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Mint Julep History

Updated on April 4, 2018
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New World history is a rich field that is constantly being analyzed for new material. The complexity of these tales never fails to amaze me.

Mint Julep in a Silver Cup

Purists will insist that a Mint Julep be made in a silver cup, photo by Jami430
Purists will insist that a Mint Julep be made in a silver cup, photo by Jami430 | Source

Oh That Mint Julep

Today, the Mint Julep is associated with two things, the "Old South", and the Kentucky Derby and not necessarily in that order. For instance, on Derby Day, over 120,000 mint juleps are consumed just at Churchill Downs. In order to make all those mint juleps, about a half ton of mint is brought in to the race track.

And then, around the country, much more mint will be needed to satisfy the demands of all the racing fans, who choose to watch the sporting event from a neighborhood bar or the comfort of the home with a drink in hand. And among the many, who cherish a cold and sweet mint julep, few are aware that the julep is derived from an Arabic word, once used to describe a very different type of liquid refreshment.

The Fragrant Mint Plant

The fragrant Spearmint or Peppermint plant is the first choice among many
The fragrant Spearmint or Peppermint plant is the first choice among many

Middle East Origins

Surprisingly, the origins of the Mint julep can be traced all the way back to the Middle East, where Arabic speaking cultures made a non-alcoholic drink from rose petals and water that was commonly called a julep. Not only did this drink have a nice aromatic odor and refreshing taste, but many in the region believed that the addition of the rose petals was also good for one's health.

Then, as the drink moved into the Mediterranean region, crushed mint leaves replaced the rose petals, thus creating the first mint julab. By 1800, the julep had crossed the Atlantic, where alcoholic spirits were added, bringing life to an alcoholic tradition that still continues today.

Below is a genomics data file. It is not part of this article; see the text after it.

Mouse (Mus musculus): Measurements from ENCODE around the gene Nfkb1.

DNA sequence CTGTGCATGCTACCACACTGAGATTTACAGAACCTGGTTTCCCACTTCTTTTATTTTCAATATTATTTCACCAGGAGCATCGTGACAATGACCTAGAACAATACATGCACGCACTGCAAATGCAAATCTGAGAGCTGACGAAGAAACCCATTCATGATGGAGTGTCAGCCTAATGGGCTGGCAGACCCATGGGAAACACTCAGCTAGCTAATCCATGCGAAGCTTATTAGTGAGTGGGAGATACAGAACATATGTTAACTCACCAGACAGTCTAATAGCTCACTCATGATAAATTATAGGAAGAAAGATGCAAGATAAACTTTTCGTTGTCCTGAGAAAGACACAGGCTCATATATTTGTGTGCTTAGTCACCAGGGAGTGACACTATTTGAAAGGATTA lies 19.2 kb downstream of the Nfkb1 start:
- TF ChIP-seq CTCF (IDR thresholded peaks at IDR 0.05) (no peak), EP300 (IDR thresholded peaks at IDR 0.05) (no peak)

The Julep Arrives in America

The first American juleps most likely contained rum, whiskey or brandy, as bourbon had not really been much developed at the time. It is important to note that life in the new nation that was officially referred to as the United States of America consisted of a much higher rate of alcohol consumption than what we experience today. Not only was life hard and demanding, but many influential people believed that an alcoholic drink in the morning was healthy. As a result the alcoholic version of the mint julep may have been first consumed as a health drink.

The Kentucky Senator Adds Bourbon

Henry Clay is often contributed with creating the modern mint julep
Henry Clay is often contributed with creating the modern mint julep | Source

Henry Clay Adds Kentucky Bourbon

Several decades later (about 1850), Henry Clay, the senator from Kentucky, matched highly refined Kentucky Bourbon with the non-alcoholic ingredients of the Mint Julep to create something very similar to the mint julep that many enjoy today. The Round Robin Bar in the Willard Hotel, a favorite hangout for Clay and other Washington politicians, became known for serving the popular drink, a tradition, which still continues today.